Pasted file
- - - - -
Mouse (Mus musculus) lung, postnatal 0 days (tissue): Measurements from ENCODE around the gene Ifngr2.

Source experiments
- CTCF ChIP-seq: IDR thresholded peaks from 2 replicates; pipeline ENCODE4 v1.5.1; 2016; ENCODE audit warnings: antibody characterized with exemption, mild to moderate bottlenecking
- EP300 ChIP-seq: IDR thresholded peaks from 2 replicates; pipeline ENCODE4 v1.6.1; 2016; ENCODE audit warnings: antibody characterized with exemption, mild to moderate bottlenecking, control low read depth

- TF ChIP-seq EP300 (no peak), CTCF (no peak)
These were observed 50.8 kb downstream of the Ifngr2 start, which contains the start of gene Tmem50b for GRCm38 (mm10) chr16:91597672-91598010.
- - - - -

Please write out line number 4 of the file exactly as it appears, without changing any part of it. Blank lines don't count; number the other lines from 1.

- EP300 ChIP-seq: IDR thresholded peaks from 2 replicates; pipeline ENCODE4 v1.6.1; 2016; ENCODE audit warnings: antibody characterized with exemption, mild to moderate bottlenecking, control low read depth